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The effects of extreme heat, persistent pain and an exercise tip

The long hot summer of 2019 is at last drawing to a close, and we already know it’s one for the record books. July proved to be the Earth’s hottest month on record. That said, 2019 is unlikely to set a new record for the warmest year, but it is a lock for making the top five. Researchers believe there is a 90 percent chance that 2019 will wind up as the second-warmest year since instrumental records began.

That our globe has been the subject of crippling heat is more than a figure of speech. As covered earlier, heatstroke becomes a primary concern during extreme heat waves. Recently pointed out by NPR correspondent Clayton Dalton, extreme cases of heatstroke can ultimately cause multiple organ failure, shock and death.

As detailed in a recent NPR report, skyrocketing temperatures affect many other diseases, such as heart attacks, strokes and respiratory problems. Exposure to excessive heat appears to make every medical condition that much worse.

Researchers have known this for some time. As far back as 1938, says Dalton, a statistician named Mary Gover discovered this association between heat waves and increased mortality from all causes. Only about a quarter of deaths during these periods could be attributed to heatstroke.

This global phenomenon continues to be recorded today. British researchers found that death rates from heart attack, stroke and pneumonia increased steadily with temperatures over 70 F. In a 2002 study of 11 U.S. cities, a team from Johns Hopkins University confirmed that total mortality increases linearly above 70 F.

Scientists also detected that heat was having a profound effect on cardiovascular disease in particular. They hypothesized that it has to do with the body’s adaptive response to high temperatures. Dalton explains that when body temperature rises, blood becomes a critical means of dispelling this heat. Vessels near the skin dilate to increase blood flow. Heat is circulated from the core to the skin, where sweating helps transfer heat to the environment. The heart drives this adaptation, and the added stress the process creates in the body can prove fatal to a damaged system.

For people with a predisposition to clotting, the dehydration caused by heat can, in turn, increase the risk of clotting and ultimately contribute to a heart attack or stroke.

Heat also seems to worsen mental illness. In 2014, Canadian researchers found that ER visits for mental illness increased 29 percent during periods of extreme heat in Toronto. Around the same time, similar research in Korea found that, over an 11-year period, nearly 15 percent of emergency admissions for mental illness could be attributed to extreme heat.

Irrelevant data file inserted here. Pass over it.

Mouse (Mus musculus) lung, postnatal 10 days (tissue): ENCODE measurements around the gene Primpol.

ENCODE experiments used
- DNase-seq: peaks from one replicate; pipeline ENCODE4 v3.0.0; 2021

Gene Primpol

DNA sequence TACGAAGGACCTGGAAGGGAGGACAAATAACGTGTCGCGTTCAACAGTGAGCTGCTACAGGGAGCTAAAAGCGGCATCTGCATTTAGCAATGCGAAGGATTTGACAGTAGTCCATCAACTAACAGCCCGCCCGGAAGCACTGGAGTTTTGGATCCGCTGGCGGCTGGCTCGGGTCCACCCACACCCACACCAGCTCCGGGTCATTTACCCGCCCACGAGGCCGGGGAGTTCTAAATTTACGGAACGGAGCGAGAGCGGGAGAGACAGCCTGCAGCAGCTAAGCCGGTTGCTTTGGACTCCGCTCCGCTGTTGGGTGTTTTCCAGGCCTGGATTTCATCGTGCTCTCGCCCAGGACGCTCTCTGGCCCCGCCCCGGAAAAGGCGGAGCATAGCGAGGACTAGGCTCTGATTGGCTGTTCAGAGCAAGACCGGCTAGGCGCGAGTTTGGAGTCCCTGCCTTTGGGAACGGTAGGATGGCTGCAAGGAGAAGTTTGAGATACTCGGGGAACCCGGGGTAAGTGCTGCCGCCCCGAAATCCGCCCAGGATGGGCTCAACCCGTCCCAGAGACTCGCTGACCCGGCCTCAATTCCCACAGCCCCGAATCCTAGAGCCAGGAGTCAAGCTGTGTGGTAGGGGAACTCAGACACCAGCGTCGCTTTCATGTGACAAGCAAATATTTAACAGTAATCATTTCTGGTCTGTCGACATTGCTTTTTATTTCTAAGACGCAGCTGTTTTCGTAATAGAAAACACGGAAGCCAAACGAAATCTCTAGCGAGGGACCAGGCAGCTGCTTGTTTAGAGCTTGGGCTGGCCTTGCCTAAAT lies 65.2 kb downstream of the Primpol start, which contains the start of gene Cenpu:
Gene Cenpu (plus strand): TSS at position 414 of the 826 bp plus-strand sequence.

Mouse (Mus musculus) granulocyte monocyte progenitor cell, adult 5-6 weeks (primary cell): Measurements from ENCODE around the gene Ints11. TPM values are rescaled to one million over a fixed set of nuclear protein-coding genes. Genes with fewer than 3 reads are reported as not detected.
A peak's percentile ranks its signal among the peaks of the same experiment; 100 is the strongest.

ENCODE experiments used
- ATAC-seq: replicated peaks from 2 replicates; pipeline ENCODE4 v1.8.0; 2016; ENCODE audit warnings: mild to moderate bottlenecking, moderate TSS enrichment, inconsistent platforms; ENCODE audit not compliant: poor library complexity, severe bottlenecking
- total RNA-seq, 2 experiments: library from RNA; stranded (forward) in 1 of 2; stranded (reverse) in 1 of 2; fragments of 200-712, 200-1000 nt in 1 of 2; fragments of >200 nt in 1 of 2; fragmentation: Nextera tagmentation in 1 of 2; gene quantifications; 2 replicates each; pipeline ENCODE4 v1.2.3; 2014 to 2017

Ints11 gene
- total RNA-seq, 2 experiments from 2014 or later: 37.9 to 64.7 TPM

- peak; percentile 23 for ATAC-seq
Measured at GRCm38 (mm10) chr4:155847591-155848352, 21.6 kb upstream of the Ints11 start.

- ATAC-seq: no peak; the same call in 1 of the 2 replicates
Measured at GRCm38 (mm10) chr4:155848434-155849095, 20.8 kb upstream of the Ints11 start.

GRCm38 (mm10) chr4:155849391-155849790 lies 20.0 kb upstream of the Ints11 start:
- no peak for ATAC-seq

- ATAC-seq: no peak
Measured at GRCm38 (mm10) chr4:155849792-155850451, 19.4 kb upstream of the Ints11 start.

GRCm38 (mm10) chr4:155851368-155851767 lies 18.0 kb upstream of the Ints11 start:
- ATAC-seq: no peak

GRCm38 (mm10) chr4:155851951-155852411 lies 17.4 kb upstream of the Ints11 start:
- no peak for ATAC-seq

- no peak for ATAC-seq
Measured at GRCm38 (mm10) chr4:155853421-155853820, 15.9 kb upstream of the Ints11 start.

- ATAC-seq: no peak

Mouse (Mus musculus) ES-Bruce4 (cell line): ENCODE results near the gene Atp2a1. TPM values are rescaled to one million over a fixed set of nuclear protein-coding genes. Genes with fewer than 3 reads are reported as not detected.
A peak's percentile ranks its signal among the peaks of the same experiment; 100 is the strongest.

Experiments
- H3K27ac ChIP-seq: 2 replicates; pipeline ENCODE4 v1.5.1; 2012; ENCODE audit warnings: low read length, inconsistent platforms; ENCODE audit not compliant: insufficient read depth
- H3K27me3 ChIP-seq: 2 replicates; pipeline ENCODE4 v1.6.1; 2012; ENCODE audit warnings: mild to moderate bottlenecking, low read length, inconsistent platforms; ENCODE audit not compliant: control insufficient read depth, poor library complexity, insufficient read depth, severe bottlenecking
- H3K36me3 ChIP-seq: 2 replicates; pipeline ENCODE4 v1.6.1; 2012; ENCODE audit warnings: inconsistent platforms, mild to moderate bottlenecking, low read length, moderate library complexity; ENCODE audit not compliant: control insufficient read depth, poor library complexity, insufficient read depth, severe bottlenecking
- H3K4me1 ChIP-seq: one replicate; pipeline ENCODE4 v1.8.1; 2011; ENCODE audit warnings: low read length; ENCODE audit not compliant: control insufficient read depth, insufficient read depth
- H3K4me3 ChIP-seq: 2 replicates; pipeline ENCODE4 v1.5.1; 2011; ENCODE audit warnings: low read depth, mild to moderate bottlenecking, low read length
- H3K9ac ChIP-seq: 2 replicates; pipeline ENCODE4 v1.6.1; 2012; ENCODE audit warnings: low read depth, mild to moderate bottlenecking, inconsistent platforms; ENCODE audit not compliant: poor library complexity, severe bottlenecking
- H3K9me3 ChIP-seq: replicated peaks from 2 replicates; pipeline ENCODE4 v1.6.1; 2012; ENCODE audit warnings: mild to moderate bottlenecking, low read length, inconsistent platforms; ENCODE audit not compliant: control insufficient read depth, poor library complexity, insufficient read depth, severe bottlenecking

Sadly, extreme heat also seems to incite increased violence and aggression. According to the NPR report, a 2013 study found that violent crime in St. Louis increased 1 percent for every degree above average monthly temperatures.

These are all trends we need to be especially mindful of, as temperatures are projected to rise ever higher in coming years. Keeping our cool is becoming more than a goal; it will be a necessity.

While I’m in a statistical mood, there are a couple of other recently published studies also warrant attention:

The latest NPR-IBM Watson Health Poll revealed that nearly 1 in 5 Americans admit that pain often interferes with their daily life. The nationwide poll surveyed 3,004 people during the first half of March 2019. Researchers were interested in utilizing the current poll to explore how often pain interferes with people’s ability to work, go to school or engage in other activities. They found that, for about a fourth of those surveyed, pain sometimes does interfere.

The degree to which pain is a problem varies by age, with 22 percent of people 65 and older saying pain often interferes with their daily lives, compared with only about 9 percent of people 35 and younger.

Researchers were also interested in knowing how people deal with pain once it strikes. The most common approach for more than 60 percent of those surveyed is an over-the-counter pain reliever. About 15 percent of Americans turn to a prescription medicine for relief. People 35 and under were least likely to get a prescription drug for pain (only 3 percent). Not surprisingly, people 65 and older were most likely to make use of a prescription medicine, with 23 percent opting for that approach.

A popular choice for dealing with pain — particularly among younger people — is exercise, including stretching and yoga. Forty percent of those under 35 say exercise is a way they seek relief. Only 11 percent of people 65 and older say exercise is something they try for pain relief.

According to yet another study, this could change if more older Americans started viewing exercise as a social activity. A recent study based on data from about 8,500 adults, published in Mayo Clinic Proceedings, found that people who participate in team sports might have a health advantage over solitary exercisers. The social interaction involved in partner and team sports may compound the plentiful benefits of physical activity, adding more years to a person’s life than solo exercise.

Study co-author Dr. James O’Keefe recently explained to Time magazine, “For both mental and physical well-being and longevity, we’re understanding that our social connections are probably the single-most important feature of living a long, healthy, happy life.”

Write to Chuck Norris ([email protected]) with your questions about health and fitness.

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